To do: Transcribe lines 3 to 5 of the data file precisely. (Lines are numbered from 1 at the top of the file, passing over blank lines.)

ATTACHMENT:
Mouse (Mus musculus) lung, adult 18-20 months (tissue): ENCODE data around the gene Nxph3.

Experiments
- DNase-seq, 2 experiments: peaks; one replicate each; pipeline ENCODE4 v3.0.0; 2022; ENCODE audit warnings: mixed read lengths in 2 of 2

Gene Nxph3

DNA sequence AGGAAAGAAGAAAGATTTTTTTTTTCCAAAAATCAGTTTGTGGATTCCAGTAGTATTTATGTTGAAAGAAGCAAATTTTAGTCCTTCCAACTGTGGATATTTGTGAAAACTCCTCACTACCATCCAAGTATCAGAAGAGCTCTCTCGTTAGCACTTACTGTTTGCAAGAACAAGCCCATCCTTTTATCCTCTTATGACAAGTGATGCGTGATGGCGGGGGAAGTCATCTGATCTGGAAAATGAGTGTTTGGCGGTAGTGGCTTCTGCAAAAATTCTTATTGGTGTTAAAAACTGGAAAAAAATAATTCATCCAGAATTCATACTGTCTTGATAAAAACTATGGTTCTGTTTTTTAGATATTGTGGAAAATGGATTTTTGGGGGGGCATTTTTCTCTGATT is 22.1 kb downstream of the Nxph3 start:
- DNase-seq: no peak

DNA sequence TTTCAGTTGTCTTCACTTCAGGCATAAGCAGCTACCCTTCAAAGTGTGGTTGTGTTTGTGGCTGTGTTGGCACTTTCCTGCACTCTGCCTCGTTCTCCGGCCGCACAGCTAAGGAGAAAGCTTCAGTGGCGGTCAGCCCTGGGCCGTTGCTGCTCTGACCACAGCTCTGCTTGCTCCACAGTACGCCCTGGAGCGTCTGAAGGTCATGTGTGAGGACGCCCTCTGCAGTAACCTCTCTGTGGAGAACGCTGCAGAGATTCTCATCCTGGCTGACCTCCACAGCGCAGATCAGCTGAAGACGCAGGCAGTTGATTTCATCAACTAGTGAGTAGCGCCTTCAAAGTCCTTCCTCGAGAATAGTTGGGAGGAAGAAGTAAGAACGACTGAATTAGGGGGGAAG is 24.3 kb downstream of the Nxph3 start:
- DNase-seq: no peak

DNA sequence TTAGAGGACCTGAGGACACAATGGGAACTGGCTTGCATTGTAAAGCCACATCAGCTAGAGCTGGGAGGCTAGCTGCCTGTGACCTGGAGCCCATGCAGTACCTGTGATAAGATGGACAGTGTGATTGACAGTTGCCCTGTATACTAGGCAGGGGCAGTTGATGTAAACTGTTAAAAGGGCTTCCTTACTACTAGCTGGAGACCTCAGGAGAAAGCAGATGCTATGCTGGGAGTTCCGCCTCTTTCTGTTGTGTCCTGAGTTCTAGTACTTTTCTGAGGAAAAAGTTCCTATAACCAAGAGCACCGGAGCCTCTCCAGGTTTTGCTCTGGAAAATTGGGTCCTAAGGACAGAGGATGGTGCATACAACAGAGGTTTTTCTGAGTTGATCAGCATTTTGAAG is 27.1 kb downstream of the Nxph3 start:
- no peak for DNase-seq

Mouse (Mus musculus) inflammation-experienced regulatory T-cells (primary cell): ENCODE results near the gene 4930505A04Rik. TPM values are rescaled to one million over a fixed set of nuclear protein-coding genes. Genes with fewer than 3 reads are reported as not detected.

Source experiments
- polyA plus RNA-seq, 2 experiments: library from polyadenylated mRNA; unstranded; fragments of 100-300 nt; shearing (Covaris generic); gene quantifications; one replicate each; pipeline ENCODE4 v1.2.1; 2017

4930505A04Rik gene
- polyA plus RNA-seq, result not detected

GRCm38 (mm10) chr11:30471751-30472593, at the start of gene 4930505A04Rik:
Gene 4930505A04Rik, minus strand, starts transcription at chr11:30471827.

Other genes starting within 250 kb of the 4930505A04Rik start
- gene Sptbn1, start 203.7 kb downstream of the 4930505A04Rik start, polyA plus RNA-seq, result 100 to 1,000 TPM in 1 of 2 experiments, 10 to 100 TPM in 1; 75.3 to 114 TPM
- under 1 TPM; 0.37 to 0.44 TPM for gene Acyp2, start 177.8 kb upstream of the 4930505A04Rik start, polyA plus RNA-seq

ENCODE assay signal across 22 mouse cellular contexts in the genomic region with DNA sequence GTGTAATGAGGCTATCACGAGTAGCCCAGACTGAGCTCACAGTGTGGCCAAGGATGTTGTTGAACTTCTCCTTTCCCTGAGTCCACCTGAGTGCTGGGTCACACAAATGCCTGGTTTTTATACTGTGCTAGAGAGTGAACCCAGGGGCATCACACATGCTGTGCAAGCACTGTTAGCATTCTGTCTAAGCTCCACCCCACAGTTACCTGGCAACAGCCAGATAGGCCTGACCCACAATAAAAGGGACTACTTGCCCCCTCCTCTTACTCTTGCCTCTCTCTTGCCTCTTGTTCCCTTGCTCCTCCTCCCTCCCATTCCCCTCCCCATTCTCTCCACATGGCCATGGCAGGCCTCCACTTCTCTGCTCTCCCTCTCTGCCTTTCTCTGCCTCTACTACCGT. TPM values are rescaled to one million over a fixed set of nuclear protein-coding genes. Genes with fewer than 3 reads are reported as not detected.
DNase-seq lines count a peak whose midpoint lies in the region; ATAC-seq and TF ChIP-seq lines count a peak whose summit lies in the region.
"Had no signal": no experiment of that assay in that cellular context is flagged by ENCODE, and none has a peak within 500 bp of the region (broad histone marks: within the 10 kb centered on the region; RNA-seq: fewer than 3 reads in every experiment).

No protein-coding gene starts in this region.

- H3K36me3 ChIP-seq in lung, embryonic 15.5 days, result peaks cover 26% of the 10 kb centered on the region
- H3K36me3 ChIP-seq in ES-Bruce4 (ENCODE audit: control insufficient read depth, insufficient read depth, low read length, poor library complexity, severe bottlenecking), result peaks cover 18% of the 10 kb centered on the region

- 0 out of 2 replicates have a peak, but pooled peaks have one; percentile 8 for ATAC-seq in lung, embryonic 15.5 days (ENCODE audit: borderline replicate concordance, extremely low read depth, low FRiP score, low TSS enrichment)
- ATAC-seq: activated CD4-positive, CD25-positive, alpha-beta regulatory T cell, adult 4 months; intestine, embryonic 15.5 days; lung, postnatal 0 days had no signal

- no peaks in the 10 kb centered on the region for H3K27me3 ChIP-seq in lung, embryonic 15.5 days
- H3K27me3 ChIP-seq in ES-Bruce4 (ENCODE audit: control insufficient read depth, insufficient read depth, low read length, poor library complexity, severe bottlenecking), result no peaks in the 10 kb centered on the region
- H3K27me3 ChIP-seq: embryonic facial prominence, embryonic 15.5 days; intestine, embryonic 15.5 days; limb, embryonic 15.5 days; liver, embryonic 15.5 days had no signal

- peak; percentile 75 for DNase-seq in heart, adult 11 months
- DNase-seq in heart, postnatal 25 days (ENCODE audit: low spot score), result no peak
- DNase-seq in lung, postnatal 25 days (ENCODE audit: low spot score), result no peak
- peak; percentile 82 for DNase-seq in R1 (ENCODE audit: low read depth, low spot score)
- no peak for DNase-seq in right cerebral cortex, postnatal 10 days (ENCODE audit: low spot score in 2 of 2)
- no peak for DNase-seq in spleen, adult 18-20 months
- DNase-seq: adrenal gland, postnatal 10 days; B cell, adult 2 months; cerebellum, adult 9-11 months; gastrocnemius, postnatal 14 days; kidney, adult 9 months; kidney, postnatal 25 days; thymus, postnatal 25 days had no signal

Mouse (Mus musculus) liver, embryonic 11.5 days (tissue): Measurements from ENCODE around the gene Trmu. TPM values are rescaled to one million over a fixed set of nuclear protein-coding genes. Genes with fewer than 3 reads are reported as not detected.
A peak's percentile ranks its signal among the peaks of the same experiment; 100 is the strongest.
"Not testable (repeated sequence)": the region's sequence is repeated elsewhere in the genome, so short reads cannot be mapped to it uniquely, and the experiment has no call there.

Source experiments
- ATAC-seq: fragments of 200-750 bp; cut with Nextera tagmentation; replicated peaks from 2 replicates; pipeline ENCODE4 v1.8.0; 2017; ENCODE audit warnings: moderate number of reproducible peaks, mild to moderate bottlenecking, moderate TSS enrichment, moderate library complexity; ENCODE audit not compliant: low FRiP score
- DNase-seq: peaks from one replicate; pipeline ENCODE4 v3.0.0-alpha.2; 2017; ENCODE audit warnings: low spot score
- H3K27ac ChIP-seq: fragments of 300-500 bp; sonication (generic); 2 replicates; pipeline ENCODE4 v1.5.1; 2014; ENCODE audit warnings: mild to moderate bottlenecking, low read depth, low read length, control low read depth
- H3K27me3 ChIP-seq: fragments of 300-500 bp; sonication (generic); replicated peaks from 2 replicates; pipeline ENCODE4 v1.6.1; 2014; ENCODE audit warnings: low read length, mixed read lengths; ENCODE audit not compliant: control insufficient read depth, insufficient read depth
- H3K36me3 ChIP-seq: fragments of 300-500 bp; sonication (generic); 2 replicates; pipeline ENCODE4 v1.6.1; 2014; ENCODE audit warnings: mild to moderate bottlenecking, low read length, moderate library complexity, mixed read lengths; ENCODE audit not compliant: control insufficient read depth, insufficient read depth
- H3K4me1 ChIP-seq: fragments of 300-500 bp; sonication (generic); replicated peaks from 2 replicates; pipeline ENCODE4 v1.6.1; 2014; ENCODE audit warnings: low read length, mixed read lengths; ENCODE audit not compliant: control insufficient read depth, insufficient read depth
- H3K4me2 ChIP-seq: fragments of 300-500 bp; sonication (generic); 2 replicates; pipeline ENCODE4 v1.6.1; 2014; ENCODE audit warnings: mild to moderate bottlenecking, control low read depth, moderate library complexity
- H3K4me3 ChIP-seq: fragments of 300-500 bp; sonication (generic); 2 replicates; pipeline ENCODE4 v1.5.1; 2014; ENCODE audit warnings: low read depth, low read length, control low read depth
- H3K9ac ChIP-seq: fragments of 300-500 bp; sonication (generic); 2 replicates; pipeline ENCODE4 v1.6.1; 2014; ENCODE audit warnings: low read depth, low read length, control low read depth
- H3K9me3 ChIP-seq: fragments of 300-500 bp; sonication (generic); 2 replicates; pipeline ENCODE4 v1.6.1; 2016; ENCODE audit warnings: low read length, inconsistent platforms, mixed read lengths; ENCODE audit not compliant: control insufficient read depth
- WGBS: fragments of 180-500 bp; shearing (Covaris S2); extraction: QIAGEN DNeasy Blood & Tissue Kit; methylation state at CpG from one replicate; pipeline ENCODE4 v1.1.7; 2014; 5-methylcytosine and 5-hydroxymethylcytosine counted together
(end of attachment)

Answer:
- DNase-seq, 2 experiments: peaks; one replicate each; pipeline ENCODE4 v3.0.0; 2022; ENCODE audit warnings: mixed read lengths in 2 of 2

Gene Nxph3

DNA sequence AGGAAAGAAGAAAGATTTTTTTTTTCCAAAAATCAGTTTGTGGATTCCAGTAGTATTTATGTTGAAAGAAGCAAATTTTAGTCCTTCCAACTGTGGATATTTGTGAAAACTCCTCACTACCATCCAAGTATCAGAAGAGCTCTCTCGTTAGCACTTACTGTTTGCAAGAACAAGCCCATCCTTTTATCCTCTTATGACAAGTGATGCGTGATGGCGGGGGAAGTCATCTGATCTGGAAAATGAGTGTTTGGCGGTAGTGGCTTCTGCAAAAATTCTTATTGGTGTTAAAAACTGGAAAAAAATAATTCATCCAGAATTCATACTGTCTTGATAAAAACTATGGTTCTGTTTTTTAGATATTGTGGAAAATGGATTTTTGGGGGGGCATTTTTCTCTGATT is 22.1 kb downstream of the Nxph3 start: